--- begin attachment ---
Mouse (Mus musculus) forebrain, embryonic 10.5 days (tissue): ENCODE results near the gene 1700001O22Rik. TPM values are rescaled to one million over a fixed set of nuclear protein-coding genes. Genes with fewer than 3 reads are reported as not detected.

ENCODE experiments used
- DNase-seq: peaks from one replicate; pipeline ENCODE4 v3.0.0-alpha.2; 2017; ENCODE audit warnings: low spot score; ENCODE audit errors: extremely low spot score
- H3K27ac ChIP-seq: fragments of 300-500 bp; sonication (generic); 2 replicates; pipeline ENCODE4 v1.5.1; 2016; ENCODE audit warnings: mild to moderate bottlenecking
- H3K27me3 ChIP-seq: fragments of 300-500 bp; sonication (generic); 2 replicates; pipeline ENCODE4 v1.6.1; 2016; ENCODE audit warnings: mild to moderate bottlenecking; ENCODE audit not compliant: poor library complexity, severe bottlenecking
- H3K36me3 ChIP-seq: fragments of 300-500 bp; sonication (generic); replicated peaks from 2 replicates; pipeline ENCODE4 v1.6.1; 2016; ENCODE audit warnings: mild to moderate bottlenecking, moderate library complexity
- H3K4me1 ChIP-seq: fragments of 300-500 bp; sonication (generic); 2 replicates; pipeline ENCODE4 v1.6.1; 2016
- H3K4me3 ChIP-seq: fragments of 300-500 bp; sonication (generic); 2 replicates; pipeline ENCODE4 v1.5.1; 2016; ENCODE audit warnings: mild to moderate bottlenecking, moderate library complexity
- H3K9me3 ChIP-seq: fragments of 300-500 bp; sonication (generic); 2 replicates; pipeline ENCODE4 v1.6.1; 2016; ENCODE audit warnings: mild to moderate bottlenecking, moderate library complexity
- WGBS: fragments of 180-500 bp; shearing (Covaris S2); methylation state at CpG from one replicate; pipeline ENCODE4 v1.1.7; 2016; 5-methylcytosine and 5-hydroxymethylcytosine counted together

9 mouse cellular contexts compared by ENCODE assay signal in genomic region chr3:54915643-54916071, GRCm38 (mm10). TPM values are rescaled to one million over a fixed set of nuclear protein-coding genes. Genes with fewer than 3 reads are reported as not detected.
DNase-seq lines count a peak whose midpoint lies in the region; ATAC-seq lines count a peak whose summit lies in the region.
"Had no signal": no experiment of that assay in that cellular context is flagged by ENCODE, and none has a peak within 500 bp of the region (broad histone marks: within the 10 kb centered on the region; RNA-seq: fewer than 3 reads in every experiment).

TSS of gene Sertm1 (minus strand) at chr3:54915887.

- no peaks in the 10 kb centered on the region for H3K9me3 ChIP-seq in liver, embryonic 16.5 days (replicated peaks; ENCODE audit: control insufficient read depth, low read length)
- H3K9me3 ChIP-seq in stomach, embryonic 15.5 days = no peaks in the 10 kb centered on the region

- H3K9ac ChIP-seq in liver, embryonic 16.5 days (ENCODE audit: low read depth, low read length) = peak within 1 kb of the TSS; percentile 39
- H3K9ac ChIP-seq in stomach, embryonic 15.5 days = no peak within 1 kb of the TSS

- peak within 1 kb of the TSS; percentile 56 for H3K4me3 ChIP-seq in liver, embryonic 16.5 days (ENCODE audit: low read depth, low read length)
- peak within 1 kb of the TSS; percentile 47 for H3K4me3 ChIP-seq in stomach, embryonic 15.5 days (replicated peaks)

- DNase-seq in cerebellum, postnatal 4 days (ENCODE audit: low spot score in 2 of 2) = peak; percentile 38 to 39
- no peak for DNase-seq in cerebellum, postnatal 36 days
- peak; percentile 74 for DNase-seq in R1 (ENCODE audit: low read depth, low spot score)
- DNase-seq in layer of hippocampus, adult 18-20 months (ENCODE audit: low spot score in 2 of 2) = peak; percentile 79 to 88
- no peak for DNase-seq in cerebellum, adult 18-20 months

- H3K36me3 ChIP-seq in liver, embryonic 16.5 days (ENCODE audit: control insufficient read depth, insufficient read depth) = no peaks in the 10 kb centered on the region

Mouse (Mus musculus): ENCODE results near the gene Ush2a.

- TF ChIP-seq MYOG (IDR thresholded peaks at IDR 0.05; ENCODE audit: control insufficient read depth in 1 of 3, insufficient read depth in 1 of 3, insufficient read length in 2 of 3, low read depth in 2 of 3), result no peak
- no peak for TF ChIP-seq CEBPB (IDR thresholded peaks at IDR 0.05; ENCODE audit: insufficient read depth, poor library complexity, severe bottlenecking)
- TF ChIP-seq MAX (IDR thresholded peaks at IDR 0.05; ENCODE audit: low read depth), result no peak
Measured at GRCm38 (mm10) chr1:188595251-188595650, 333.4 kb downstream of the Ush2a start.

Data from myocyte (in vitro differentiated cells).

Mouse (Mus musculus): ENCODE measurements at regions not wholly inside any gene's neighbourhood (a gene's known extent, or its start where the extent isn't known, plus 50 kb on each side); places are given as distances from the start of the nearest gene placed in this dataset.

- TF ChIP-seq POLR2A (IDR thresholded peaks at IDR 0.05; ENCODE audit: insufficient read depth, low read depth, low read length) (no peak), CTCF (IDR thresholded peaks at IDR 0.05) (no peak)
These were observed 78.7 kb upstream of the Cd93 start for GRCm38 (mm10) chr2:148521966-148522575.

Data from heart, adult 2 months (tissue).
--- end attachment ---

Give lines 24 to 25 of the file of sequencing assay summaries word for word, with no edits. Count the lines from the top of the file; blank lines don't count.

- DNase-seq in layer of hippocampus, adult 18-20 months (ENCODE audit: low spot score in 2 of 2) = peak; percentile 79 to 88
- no peak for DNase-seq in cerebellum, adult 18-20 months